Although young people are driving a global wake-up call on climate change and the need to reduce our carbon footprint, many universities are struggling with the concept and agenda of ‘greening’ and their achievements to date have been “scattered and unsystematic”, UN Environment, the leading global environmental authority, warned this week. In a report published on its website, it says some schools and universities are leading by example and reducing carbon emissions, promoting renewable energy and becoming “hotbeds of activism on the defining issue for a generation”.

The Humanities Without Nostalgia: Harking back to an era of ‘peak English’ betrays marginalized scholars By Devin M. Garofalo, Anna Hinton, Kari Nixon, and Jessie Reeder THE CHRONICLE OF HIGHER EDUCATION

Andrew Kay’s recent essay, "Academe’s Extinction Event," offers gut-wrenching and at times humorous truth-telling…. Tenure-track positions in the humanities are in steep decline. The majority of scholars in the humanities are overworked, undercompensated adjuncts. Humanities departments and programs are subject to austerity and annihilation…. But it is also worryingly anti-intellectual — and damningly uninterested in women and scholars of color.

Are Women Invisible to Economists? One Scholar Is Stripping Down to Make Them Look By Alexander Kafka THE CHRONICLE OF HIGHER EDUCATION

Victoria Bateman, an economic historian at the University of Cambridge, has an engaging sing-song canter to her conversation, her dark hair in an arched braid across her head like a Jane Austen heroine. An inch shy of five feet, with a gentle, impish smile, she favors prim dresses and business jackets. That is, when she wears clothes. Sometimes, to highlight economists’ obliviousness to women, she doesn’t, as at a March 2018 meeting of the Royal Economic Society. There she strode in to a gala reception “wearing,” as she puts it, “nothing but shoes, gloves, a necklace — and, of course, a smile.”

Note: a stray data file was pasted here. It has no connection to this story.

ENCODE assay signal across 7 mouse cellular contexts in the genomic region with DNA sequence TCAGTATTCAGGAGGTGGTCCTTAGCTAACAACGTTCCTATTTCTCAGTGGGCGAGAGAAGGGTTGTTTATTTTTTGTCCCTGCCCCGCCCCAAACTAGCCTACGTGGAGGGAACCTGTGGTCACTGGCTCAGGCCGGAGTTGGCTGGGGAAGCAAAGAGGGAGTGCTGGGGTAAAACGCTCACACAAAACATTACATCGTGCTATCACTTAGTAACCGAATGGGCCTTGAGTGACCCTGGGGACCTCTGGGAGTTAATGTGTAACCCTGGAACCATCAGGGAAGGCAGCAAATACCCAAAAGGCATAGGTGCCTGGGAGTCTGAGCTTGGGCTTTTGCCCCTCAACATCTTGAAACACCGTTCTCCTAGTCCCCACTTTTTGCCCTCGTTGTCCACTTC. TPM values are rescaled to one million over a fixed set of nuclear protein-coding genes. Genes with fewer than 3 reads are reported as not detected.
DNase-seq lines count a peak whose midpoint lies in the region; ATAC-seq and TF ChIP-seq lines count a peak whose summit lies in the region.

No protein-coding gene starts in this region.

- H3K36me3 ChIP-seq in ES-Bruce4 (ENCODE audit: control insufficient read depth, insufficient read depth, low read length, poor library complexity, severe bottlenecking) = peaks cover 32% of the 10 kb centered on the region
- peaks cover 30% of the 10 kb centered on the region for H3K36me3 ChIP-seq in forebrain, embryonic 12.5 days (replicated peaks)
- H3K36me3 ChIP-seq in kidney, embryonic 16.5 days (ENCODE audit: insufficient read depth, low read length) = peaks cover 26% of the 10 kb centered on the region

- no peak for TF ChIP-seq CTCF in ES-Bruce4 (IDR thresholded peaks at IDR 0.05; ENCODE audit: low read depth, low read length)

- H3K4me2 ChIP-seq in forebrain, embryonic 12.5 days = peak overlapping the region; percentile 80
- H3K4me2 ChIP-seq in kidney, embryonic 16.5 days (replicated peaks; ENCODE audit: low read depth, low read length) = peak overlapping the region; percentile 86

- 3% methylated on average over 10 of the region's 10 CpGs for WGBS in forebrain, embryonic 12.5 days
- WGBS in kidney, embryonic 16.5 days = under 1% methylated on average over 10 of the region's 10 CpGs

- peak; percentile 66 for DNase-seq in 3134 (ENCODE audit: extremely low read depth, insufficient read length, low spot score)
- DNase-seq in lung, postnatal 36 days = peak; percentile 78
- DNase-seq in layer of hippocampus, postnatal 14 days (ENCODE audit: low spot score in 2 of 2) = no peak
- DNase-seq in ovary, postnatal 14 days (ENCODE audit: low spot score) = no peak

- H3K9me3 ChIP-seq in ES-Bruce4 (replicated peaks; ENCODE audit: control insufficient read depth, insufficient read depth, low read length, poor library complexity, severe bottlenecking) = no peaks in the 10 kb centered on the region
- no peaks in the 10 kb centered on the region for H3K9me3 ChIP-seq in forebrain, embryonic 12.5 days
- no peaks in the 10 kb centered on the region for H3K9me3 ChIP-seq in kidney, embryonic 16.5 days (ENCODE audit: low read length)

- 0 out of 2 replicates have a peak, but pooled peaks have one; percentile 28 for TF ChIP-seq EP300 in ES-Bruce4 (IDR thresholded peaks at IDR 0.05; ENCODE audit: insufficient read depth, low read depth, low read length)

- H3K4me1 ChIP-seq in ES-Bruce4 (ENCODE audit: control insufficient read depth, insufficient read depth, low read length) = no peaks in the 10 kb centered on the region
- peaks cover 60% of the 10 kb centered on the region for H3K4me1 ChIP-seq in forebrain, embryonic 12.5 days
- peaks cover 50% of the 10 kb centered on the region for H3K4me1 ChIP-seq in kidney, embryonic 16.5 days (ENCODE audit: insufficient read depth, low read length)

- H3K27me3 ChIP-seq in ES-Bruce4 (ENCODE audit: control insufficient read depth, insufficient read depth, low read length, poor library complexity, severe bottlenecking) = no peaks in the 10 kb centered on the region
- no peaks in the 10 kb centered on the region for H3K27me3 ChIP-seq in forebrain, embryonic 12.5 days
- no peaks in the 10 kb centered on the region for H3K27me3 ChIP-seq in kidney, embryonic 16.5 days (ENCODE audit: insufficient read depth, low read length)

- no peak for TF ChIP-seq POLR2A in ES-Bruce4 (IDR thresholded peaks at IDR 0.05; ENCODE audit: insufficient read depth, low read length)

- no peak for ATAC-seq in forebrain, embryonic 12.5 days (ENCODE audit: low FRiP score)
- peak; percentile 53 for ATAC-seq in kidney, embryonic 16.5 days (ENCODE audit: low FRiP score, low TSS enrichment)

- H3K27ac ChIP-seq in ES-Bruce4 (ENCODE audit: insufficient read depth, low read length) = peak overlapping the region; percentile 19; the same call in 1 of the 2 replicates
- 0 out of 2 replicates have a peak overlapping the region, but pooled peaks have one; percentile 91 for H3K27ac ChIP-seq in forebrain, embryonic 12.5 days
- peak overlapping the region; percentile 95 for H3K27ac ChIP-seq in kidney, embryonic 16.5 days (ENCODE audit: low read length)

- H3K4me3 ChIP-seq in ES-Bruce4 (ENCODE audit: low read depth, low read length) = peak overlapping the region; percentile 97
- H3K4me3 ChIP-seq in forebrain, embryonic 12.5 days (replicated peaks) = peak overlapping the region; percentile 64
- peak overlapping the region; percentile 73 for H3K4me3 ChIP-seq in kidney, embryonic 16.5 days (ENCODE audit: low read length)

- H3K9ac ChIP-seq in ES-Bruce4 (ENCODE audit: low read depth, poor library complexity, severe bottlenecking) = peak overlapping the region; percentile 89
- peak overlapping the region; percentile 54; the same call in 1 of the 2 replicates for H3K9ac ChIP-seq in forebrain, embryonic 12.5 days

Welcome to the international classroom of the future By Nadine Burquel and Anja Busch UNIVERSITY WORLD NEWS

The internationalisation of higher education has opened up exciting opportunities for higher education institutions to make major transformations to their teaching and learning process: exposure to different cultures expands considerably the type of knowledge that is delivered through the education process, bringing new perspectives to the classroom. Internationalisation offers great opportunities for student mobility through exchanges, degree mobility, internships, study visits and summer schools.

How men can help combat misogyny in graduate By Charmaine Willis and Nakissa Jahanbani TIMES HUGHER EDUCATION

Misogynistic experiences can exacerbate impostor syndrome – something that affects both men and women in academia – especially among female graduate students who already feel it at disproportionately higher rates and more often in minorities. Studies have also noted that many graduate students experience high levels of mental health issues, with rates of depression and anxiety six times that of the general public. Misogynistic experiences can compound these mental health issues by reinforcing feelings of worthlessness, anxiety and other emotions associated with mental health issues.